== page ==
This was a much-needed re-read for me, as I read it back in 2009. But I remember really loving it. I also needed a break from the heaviness of the last two books I read. This novel follows 11 year-old Corrie Bell years after her mother's death as her siblings and father are slowly breaking apart. Since their mother's death, the Bell siblings, and particularly her eldest brother, 13 year-old Sebastian, have been playing a Knights of the Round Table game, finding relief from their grief in their make-believe game. However, Sebastian really believes that he is a knight of the round table, and Corrie watches as it starts to take a toll on his life, and her other siblings, but doesn't want to bother or worry their father with their problems.
This novel is mostly about loss and grief, and wasn't completely what I remembered when I read it in 7th grade. I'm not sure if it's because I didn't fully comprehend what was going on, or if I blocked it out. But it also wasn't super interesting, and I'm a bit surprised it's a middle grade novel. It basically follows rich white kids in the 50s with some daddy issues and are struggling mourning their mother's death. It's good, and I can see why it would resonate with some people, but it's just not super special.
I read Robinson's Monkey Beach this year for an Indigenous Lit class and have heard nothing but great things about Son of a Trickster. And I'm so glad I read it. I'm not even sure how to fully describe this novel, I just want to tell you to read it. It really packs in Indigenous beliefs to make it into magical realism towards the end. But it also follows a 15 year-old Indigenous kid trying to break the chain of his parent's and grandparent's problems.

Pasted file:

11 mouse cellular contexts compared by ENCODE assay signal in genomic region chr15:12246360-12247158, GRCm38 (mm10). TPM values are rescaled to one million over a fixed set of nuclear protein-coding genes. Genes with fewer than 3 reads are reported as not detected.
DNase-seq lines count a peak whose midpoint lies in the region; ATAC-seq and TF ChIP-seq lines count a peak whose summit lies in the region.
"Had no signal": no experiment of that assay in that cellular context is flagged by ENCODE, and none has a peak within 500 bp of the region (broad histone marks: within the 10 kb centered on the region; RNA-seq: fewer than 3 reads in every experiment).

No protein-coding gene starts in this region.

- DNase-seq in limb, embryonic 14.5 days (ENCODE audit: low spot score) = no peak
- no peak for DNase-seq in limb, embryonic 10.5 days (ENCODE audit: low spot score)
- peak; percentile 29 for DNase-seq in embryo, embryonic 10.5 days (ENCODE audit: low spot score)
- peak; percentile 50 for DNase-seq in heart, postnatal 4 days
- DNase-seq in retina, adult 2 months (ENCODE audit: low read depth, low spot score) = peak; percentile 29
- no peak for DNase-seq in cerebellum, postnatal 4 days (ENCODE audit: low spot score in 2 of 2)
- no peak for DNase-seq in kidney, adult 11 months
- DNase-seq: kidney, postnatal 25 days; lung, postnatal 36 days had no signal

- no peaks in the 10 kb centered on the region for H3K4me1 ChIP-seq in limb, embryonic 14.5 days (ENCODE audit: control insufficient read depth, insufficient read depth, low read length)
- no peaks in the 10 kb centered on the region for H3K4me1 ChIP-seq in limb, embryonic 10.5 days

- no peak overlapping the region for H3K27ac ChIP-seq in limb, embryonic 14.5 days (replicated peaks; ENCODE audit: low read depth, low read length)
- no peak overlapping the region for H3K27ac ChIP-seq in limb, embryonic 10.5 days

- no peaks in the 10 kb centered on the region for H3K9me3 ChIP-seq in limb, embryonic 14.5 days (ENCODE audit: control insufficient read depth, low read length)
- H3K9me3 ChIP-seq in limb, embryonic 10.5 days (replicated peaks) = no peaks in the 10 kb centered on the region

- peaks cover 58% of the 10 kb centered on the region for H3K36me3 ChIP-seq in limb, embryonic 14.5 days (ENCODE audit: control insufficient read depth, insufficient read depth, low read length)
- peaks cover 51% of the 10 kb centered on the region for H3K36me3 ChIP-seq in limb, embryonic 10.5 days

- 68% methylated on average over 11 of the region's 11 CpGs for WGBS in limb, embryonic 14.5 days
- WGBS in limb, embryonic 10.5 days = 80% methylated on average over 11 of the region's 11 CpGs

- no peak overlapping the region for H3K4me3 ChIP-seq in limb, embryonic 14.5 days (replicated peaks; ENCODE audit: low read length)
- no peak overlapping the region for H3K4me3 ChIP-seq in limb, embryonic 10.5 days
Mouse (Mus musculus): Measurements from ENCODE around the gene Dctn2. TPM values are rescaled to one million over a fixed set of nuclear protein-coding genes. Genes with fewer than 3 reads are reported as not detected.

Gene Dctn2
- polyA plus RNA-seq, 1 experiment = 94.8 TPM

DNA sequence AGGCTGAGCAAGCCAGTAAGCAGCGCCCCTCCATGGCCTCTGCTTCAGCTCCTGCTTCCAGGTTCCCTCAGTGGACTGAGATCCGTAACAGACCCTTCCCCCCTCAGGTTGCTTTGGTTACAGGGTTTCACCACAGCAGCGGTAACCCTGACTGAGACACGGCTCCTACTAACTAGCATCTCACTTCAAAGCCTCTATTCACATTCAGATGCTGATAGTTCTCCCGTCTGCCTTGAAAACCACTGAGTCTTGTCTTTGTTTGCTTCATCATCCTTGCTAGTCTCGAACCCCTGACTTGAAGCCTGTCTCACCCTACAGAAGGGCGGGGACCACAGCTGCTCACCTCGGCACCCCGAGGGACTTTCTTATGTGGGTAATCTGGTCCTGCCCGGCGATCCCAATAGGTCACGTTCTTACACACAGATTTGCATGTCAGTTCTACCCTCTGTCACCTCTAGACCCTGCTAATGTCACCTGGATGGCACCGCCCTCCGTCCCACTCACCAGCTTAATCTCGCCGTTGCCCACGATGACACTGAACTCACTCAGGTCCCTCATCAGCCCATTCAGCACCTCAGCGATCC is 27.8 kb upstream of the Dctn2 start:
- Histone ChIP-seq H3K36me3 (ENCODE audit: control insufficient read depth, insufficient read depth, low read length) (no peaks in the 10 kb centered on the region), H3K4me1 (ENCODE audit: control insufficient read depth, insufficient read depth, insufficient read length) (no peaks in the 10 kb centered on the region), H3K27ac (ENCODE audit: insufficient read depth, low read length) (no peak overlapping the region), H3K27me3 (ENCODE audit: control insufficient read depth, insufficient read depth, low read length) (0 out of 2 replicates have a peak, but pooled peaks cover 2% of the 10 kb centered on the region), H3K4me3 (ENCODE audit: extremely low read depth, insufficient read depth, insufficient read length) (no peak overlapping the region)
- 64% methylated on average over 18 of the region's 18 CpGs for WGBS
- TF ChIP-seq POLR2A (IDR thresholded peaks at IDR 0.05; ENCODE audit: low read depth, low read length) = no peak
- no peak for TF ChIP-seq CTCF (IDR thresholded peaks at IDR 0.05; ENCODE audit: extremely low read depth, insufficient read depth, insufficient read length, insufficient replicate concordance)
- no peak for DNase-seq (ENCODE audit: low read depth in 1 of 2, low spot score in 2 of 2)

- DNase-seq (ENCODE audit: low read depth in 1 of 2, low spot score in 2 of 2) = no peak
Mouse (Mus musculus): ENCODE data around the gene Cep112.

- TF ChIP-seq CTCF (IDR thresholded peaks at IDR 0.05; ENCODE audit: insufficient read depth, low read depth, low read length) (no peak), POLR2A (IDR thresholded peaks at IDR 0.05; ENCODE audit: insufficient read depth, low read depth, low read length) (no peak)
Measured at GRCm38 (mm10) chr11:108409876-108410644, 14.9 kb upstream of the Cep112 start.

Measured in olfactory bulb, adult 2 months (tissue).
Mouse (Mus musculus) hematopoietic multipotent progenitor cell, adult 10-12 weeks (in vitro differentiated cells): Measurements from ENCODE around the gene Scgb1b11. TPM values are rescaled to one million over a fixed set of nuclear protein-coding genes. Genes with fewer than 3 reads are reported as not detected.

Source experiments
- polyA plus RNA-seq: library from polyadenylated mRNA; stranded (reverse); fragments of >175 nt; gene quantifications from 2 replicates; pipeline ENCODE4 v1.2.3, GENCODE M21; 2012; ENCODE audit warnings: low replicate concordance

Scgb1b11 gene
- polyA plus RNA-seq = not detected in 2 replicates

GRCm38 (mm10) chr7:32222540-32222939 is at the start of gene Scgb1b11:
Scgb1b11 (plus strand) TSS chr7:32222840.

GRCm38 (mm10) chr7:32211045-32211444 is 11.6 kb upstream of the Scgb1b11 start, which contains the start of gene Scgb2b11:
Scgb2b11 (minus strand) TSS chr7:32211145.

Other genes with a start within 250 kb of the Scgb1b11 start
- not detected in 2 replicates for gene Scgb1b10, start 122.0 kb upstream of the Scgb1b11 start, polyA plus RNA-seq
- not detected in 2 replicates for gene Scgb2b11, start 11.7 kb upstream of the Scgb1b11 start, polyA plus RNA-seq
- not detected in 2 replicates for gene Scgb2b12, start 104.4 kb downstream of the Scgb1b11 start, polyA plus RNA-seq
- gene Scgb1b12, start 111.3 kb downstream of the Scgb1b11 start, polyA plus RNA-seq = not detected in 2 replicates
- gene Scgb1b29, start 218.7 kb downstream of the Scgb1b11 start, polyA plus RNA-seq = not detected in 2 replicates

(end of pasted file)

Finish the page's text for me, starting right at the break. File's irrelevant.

I've rated both the Eden Robinson books I've read a 5/5 stars, and now I want to read everything she writes.
(More trigger warnings here for: self-harm, substance abuse, physical assault, and hallucinations.)
Please Remain Calm by Courtney Summers. 4/5 stars.
This is a novella sequel to Courtney Summers' This is Not a Test, I novel I read a while back but I love! It's zombies meets lord of the flies, with your regular Courtney Summers dose of issues (if you've read any of her novels, you know what I mean). This sequel novella follows Rhys' point of view instead of Sloane's, as they discover that there's more potential in the world we last left them then they thought. Summers writing always makes me cry, and this is no exception. It still leaves off with a bit of an open-ending, but it left me more confident about the future of the characters than This is Not a Test, and I highly recommend reading both.
(trigger warning for physical abuse)
[goodreads review (though it's basically just me shouting my feelings)]
The only book I didn't get to that was on my TBR was Do Not Say We Have Nothing by Madeleine Thien, mostly because it's so long and very daunting for a read-a-thon read. I'm thinking I might have to listen to the audiobook, or I may never read it.
I had a lot of fun with this read-a-thon, so a huge shout-out to BooksandLala and hosts for organizing it and killing it with the twitter reading sprints this week! And stay tuned here for my booktube-a-thon TBR near the end of this month. As always, add me on goodreads (and let me know my blog sent you) to see what I'm reading at any time!